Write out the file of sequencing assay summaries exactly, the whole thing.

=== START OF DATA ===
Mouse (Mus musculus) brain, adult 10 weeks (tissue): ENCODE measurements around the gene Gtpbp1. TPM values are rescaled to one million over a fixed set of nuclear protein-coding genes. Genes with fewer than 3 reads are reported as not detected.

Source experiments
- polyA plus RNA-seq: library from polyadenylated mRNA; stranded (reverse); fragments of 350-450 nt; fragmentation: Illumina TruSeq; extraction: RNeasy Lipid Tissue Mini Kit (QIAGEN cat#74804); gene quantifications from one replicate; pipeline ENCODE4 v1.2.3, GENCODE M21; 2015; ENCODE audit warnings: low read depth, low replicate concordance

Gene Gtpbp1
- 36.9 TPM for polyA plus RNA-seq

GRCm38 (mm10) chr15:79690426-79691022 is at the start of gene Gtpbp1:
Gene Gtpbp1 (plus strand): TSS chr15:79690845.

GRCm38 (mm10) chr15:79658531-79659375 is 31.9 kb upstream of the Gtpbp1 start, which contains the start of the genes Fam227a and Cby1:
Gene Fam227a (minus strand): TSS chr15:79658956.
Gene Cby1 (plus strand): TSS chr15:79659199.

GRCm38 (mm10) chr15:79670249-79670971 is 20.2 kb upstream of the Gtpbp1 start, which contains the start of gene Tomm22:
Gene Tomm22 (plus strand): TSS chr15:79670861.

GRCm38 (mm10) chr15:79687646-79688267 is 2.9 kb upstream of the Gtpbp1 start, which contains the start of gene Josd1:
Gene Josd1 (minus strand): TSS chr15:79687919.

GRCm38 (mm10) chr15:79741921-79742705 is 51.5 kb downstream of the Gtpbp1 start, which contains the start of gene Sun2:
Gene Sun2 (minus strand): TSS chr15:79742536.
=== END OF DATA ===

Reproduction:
Mouse (Mus musculus) brain, adult 10 weeks (tissue): ENCODE measurements around the gene Gtpbp1. TPM values are rescaled to one million over a fixed set of nuclear protein-coding genes. Genes with fewer than 3 reads are reported as not detected.

Source experiments
- polyA plus RNA-seq: library from polyadenylated mRNA; stranded (reverse); fragments of 350-450 nt; fragmentation: Illumina TruSeq; extraction: RNeasy Lipid Tissue Mini Kit (QIAGEN cat#74804); gene quantifications from one replicate; pipeline ENCODE4 v1.2.3, GENCODE M21; 2015; ENCODE audit warnings: low read depth, low replicate concordance

Gene Gtpbp1
- 36.9 TPM for polyA plus RNA-seq

GRCm38 (mm10) chr15:79690426-79691022 is at the start of gene Gtpbp1:
Gene Gtpbp1 (plus strand): TSS chr15:79690845.

GRCm38 (mm10) chr15:79658531-79659375 is 31.9 kb upstream of the Gtpbp1 start, which contains the start of the genes Fam227a and Cby1:
Gene Fam227a (minus strand): TSS chr15:79658956.
Gene Cby1 (plus strand): TSS chr15:79659199.

GRCm38 (mm10) chr15:79670249-79670971 is 20.2 kb upstream of the Gtpbp1 start, which contains the start of gene Tomm22:
Gene Tomm22 (plus strand): TSS chr15:79670861.

GRCm38 (mm10) chr15:79687646-79688267 is 2.9 kb upstream of the Gtpbp1 start, which contains the start of gene Josd1:
Gene Josd1 (minus strand): TSS chr15:79687919.

GRCm38 (mm10) chr15:79741921-79742705 is 51.5 kb downstream of the Gtpbp1 start, which contains the start of gene Sun2:
Gene Sun2 (minus strand): TSS chr15:79742536.